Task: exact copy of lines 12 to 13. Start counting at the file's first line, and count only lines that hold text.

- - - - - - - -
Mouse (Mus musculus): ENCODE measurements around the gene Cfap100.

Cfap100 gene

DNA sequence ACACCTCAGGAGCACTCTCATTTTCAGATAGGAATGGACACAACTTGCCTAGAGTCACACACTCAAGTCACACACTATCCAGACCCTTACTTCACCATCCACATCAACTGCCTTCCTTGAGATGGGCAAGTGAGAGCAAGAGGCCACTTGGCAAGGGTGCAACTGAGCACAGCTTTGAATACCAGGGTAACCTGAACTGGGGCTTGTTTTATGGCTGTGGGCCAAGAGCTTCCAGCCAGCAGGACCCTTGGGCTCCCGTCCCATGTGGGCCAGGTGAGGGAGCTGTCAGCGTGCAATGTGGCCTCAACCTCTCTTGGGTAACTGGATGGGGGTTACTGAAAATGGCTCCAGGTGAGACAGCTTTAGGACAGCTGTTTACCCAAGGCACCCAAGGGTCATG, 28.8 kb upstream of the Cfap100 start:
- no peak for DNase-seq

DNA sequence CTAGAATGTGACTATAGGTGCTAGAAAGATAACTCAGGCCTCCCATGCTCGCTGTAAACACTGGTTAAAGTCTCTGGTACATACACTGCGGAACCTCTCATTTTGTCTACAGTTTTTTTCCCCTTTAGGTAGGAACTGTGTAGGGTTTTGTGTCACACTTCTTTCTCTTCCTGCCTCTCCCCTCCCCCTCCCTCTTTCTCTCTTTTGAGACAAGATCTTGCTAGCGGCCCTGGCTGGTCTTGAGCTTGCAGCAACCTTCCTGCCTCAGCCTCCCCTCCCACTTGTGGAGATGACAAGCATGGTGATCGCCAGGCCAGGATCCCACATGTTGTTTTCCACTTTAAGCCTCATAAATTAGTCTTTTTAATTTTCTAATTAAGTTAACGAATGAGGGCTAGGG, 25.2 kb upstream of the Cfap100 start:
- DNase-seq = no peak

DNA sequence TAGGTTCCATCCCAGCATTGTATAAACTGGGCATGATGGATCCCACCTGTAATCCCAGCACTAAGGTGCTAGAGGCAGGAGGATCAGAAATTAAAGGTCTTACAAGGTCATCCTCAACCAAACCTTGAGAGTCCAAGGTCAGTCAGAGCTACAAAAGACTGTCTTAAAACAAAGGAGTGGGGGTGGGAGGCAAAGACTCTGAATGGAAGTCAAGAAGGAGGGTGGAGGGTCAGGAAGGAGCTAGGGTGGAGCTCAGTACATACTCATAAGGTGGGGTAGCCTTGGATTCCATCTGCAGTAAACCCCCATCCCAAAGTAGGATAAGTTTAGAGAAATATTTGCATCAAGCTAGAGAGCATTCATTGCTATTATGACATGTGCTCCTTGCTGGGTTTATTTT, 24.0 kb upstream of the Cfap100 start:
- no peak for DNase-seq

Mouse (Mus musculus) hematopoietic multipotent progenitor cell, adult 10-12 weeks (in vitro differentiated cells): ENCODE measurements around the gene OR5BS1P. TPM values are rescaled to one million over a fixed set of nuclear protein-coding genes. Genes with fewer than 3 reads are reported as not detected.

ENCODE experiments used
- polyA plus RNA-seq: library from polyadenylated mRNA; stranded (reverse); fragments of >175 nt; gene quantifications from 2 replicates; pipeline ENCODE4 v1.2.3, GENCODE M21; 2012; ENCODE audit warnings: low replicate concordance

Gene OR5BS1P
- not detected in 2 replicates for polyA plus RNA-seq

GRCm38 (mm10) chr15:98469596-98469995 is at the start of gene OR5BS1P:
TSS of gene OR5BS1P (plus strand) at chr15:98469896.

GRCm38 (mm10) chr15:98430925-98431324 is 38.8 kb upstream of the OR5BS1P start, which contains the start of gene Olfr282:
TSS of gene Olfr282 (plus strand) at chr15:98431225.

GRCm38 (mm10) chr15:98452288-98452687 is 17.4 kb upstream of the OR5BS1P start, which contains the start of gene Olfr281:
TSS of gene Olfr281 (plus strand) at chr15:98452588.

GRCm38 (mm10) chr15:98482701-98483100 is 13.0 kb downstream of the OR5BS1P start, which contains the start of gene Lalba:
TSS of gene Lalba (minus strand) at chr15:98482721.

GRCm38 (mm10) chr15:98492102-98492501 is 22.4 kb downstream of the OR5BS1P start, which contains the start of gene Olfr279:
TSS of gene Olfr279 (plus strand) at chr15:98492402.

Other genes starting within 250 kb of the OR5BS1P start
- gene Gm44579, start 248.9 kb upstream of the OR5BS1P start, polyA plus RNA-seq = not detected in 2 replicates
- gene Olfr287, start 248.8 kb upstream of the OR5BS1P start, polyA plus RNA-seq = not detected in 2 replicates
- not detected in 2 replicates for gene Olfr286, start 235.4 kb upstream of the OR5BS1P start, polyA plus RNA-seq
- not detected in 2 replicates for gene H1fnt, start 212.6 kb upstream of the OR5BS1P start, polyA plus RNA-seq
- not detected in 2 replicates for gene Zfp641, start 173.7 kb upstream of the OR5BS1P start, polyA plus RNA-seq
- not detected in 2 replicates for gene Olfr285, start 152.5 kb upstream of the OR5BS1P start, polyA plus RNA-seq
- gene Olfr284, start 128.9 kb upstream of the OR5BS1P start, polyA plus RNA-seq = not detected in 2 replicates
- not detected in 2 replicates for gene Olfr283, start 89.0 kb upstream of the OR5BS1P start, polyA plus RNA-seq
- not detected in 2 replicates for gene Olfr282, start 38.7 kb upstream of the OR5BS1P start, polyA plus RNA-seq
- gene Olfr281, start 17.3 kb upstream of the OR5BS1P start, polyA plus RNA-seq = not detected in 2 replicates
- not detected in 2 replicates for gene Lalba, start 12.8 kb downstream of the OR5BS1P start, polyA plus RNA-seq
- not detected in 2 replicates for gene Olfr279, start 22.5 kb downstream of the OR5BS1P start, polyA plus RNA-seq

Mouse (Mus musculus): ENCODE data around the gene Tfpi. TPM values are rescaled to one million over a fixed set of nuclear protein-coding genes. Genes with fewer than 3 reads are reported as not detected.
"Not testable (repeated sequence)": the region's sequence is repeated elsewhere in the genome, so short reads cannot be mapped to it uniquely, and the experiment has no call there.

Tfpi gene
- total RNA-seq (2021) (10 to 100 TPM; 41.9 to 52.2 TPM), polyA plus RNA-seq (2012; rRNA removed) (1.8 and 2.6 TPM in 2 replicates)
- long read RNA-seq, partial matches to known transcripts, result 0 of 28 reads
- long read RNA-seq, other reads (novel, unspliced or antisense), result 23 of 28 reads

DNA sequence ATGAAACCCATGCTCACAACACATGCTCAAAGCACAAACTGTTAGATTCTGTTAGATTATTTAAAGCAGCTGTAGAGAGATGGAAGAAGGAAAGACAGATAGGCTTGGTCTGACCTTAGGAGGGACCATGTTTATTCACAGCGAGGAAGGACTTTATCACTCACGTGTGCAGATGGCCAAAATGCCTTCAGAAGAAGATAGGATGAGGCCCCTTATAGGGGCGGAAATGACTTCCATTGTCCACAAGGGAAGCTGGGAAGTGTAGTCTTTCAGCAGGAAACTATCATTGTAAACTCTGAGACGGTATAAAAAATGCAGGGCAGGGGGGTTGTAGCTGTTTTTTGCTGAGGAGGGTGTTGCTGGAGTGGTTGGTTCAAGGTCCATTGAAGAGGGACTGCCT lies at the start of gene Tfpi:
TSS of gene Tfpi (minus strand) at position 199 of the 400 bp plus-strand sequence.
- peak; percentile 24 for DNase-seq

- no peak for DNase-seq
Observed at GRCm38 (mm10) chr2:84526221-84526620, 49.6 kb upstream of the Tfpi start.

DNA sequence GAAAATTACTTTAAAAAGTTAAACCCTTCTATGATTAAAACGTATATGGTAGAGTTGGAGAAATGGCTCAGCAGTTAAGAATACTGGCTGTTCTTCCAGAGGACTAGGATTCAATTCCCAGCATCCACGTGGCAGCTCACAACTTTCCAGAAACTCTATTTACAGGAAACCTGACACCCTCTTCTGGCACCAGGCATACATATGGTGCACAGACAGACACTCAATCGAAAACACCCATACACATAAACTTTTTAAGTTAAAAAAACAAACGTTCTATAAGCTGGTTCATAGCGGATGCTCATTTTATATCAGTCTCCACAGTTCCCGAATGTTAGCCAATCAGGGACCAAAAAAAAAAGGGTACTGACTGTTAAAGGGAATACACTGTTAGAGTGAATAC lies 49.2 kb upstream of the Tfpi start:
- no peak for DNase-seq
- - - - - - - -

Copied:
Gene OR5BS1P
- not detected in 2 replicates for polyA plus RNA-seq